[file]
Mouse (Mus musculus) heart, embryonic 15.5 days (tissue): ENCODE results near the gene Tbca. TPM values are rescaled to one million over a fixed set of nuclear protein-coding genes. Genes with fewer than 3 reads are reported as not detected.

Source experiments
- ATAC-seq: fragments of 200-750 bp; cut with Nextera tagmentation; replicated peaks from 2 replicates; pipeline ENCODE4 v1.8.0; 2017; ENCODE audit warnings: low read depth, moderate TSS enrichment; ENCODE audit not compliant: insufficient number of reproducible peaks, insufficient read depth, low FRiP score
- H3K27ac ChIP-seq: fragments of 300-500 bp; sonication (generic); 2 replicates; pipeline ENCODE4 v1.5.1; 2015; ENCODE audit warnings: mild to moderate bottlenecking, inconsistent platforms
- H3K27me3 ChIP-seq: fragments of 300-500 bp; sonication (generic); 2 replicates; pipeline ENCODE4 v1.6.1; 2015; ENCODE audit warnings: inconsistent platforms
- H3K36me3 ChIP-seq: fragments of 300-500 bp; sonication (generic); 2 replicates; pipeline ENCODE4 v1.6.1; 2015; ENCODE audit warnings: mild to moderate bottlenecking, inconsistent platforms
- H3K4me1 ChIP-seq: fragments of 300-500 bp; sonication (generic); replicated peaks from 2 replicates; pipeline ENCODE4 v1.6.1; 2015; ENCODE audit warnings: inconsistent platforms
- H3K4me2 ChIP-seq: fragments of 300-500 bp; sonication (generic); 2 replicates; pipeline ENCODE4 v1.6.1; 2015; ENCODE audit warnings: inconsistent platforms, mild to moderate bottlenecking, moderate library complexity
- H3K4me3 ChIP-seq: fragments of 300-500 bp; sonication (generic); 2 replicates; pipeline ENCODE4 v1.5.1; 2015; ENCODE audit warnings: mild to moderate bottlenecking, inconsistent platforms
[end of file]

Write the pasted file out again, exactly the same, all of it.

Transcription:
Mouse (Mus musculus) heart, embryonic 15.5 days (tissue): ENCODE results near the gene Tbca. TPM values are rescaled to one million over a fixed set of nuclear protein-coding genes. Genes with fewer than 3 reads are reported as not detected.

Source experiments
- ATAC-seq: fragments of 200-750 bp; cut with Nextera tagmentation; replicated peaks from 2 replicates; pipeline ENCODE4 v1.8.0; 2017; ENCODE audit warnings: low read depth, moderate TSS enrichment; ENCODE audit not compliant: insufficient number of reproducible peaks, insufficient read depth, low FRiP score
- H3K27ac ChIP-seq: fragments of 300-500 bp; sonication (generic); 2 replicates; pipeline ENCODE4 v1.5.1; 2015; ENCODE audit warnings: mild to moderate bottlenecking, inconsistent platforms
- H3K27me3 ChIP-seq: fragments of 300-500 bp; sonication (generic); 2 replicates; pipeline ENCODE4 v1.6.1; 2015; ENCODE audit warnings: inconsistent platforms
- H3K36me3 ChIP-seq: fragments of 300-500 bp; sonication (generic); 2 replicates; pipeline ENCODE4 v1.6.1; 2015; ENCODE audit warnings: mild to moderate bottlenecking, inconsistent platforms
- H3K4me1 ChIP-seq: fragments of 300-500 bp; sonication (generic); replicated peaks from 2 replicates; pipeline ENCODE4 v1.6.1; 2015; ENCODE audit warnings: inconsistent platforms
- H3K4me2 ChIP-seq: fragments of 300-500 bp; sonication (generic); 2 replicates; pipeline ENCODE4 v1.6.1; 2015; ENCODE audit warnings: inconsistent platforms, mild to moderate bottlenecking, moderate library complexity
- H3K4me3 ChIP-seq: fragments of 300-500 bp; sonication (generic); 2 replicates; pipeline ENCODE4 v1.5.1; 2015; ENCODE audit warnings: mild to moderate bottlenecking, inconsistent platforms